India and the United States will collaborate in the areas of agricultural innovation, during President Barack Obama's visit to the country, which will increase food security for Indians and help bring green revolution in Africa, the White House has said.
"Agriculture would be one of the main focus areas of the presidential trip to India. The trip would discuss how innovation can support the kind of agriculture that allows people to have a broader food base," Ben Rhodes, Deputy National Security Advisor for Strategic Communication said in response to questions at "Tuesday Talks", a live web cast from the White House on the President's 10-day Asia trip.
"That's the kind of cooperation we are going to announce in the course of the trip," he said, adding that USAID administrator Raj Shah and Agriculture secretary Tom Vilsack were going on the trip.
In Mumbai, they would have a roundtable with some of their counterparts and some Indian farmers to discuss ways in which technology and innovation can help to increase food security for Indians.
"That includes things like technologies... that allow you to predict the weather so you can gear your crops towards more efficient use of your efforts and predict the kinds of weather that will allow you to enhance your food security; the kinds of technologies that will help farmers get their products to the market," Rhodes said.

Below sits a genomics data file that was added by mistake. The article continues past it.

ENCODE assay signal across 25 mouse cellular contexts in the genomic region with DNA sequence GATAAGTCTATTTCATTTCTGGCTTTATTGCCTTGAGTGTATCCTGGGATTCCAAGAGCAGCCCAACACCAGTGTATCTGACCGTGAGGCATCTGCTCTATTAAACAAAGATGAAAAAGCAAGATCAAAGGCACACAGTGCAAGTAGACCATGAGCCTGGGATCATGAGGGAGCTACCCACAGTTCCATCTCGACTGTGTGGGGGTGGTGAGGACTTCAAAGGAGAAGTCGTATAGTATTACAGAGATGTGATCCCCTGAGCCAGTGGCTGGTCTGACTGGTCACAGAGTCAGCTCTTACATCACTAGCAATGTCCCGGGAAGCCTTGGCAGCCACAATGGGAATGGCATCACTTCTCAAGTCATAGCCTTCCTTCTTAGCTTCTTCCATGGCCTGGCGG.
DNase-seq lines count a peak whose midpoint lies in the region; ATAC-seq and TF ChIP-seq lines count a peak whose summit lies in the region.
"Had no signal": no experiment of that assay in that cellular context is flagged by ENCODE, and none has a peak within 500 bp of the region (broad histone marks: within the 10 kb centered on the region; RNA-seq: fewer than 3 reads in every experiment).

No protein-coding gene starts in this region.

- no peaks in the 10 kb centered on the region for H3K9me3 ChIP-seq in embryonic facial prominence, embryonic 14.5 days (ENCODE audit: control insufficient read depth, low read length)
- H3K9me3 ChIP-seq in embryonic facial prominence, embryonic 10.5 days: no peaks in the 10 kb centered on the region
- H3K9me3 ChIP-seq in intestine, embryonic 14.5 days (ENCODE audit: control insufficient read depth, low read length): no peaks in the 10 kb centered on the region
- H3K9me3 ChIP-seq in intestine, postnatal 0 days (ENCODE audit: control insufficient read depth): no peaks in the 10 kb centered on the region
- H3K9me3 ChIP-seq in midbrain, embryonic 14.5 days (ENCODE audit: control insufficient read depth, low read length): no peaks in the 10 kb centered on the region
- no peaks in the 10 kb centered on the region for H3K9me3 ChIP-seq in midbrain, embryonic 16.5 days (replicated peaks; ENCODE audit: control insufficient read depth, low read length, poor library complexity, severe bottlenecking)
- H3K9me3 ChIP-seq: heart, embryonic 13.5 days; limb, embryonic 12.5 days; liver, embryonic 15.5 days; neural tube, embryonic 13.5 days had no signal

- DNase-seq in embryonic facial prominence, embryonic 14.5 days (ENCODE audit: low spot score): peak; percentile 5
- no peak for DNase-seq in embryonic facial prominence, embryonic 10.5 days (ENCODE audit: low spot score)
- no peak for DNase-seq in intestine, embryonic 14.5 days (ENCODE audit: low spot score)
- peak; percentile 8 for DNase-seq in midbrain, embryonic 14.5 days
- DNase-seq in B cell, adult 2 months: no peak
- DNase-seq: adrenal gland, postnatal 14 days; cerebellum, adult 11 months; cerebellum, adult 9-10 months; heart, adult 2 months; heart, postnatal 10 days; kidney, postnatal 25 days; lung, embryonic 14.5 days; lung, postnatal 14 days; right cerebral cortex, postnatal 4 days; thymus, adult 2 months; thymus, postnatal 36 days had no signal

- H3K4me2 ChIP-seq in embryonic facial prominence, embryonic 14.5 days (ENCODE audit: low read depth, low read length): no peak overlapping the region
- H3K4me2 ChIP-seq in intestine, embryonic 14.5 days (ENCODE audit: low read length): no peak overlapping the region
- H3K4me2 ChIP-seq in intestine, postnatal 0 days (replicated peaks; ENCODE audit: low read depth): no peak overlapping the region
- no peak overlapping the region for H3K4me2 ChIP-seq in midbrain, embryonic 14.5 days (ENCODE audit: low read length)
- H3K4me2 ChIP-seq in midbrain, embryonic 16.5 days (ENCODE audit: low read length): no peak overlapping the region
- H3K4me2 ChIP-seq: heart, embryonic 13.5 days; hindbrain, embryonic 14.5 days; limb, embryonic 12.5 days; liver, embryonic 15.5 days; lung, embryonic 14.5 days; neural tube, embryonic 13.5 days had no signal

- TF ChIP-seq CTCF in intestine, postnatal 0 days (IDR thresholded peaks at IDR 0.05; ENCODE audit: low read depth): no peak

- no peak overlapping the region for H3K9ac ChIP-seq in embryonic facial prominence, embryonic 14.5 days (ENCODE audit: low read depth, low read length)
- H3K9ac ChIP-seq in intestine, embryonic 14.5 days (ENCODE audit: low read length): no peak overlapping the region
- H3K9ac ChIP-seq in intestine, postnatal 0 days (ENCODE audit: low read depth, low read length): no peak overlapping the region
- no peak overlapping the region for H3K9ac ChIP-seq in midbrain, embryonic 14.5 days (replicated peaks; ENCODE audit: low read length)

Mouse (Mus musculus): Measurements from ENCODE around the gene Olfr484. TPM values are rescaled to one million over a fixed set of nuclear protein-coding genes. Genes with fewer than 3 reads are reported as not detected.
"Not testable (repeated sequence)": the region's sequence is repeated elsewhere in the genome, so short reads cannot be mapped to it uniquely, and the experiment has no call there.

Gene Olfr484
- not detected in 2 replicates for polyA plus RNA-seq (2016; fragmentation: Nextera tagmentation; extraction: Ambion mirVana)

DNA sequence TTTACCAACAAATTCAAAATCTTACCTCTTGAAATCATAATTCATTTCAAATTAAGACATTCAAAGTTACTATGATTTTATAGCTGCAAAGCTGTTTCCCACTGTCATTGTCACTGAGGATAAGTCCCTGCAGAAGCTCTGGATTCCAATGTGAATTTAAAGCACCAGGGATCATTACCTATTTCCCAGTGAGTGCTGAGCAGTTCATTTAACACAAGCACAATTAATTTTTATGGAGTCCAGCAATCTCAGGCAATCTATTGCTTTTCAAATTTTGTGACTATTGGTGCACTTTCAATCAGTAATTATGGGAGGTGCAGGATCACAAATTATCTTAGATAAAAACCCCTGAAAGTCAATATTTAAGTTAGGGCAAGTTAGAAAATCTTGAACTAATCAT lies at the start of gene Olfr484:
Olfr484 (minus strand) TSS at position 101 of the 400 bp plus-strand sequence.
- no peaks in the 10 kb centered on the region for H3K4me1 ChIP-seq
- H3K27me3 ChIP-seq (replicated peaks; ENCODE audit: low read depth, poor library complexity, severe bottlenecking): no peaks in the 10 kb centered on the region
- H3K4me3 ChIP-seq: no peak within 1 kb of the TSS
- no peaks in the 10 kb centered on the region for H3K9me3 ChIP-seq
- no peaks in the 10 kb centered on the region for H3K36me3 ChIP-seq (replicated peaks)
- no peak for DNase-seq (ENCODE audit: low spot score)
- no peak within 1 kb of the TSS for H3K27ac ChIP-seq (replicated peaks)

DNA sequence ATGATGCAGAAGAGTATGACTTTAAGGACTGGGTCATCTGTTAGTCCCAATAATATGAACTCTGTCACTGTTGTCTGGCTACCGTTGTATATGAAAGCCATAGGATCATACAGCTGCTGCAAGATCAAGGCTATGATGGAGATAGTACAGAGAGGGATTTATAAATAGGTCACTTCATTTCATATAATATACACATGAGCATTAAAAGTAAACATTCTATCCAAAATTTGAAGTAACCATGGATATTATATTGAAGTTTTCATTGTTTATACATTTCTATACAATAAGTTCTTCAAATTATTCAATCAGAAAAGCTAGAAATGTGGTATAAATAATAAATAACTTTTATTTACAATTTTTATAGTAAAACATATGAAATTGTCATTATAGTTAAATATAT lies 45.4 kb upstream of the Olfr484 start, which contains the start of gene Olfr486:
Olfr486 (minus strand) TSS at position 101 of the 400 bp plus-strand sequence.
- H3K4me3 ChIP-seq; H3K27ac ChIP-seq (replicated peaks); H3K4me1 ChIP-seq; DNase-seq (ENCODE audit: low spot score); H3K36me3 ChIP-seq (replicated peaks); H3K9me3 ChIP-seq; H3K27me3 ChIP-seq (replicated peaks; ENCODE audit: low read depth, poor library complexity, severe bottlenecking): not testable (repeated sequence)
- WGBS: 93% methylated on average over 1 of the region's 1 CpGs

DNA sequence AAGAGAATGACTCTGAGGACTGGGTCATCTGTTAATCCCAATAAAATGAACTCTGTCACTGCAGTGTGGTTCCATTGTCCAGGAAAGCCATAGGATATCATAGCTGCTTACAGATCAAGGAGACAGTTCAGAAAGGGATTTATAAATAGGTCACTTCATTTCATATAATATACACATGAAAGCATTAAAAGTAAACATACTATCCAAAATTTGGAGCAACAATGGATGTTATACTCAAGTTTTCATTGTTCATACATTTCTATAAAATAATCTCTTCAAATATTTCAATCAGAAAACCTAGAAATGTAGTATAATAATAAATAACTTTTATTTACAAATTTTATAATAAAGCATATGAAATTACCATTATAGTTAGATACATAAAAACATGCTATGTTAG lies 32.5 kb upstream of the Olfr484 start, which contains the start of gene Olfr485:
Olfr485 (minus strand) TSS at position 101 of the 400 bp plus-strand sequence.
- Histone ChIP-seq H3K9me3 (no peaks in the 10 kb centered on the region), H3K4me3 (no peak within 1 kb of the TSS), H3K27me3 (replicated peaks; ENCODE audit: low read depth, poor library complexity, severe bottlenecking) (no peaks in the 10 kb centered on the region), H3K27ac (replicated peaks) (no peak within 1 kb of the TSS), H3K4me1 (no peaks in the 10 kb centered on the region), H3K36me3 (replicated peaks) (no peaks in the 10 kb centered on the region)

"So there's a whole host of innovations and technologies that we want to focus on in the area of agricultural cooperation."
President Obama, in addition to roundtable, may likely to visit an expo where some Indian farmers would be highlighting these technologies.
"One additional exciting component of this is the high level of cooperation between the US and India can support continued efforts in India to lift people out of poverty, but they can also help people around the world," he noted.
"US has been part of Food Security Initiative in Africa, where we are trying to apply technology, innovation, capacity building to help African farmers lift their countries and their peoples into a higher standard of living.
"We see great potential for the US and India to cooperate, not just within India but in African countries as well, to apply the extraordinary lessons learned within India and the extraordinary innovations made by Indians to support development in other parts of the world," he said.
"So it's an exciting collaboration, both in terms of extending the progress that's been made within India and also extending that progress into parts of Africa that, of course, are in bad need of development," Rhodes said.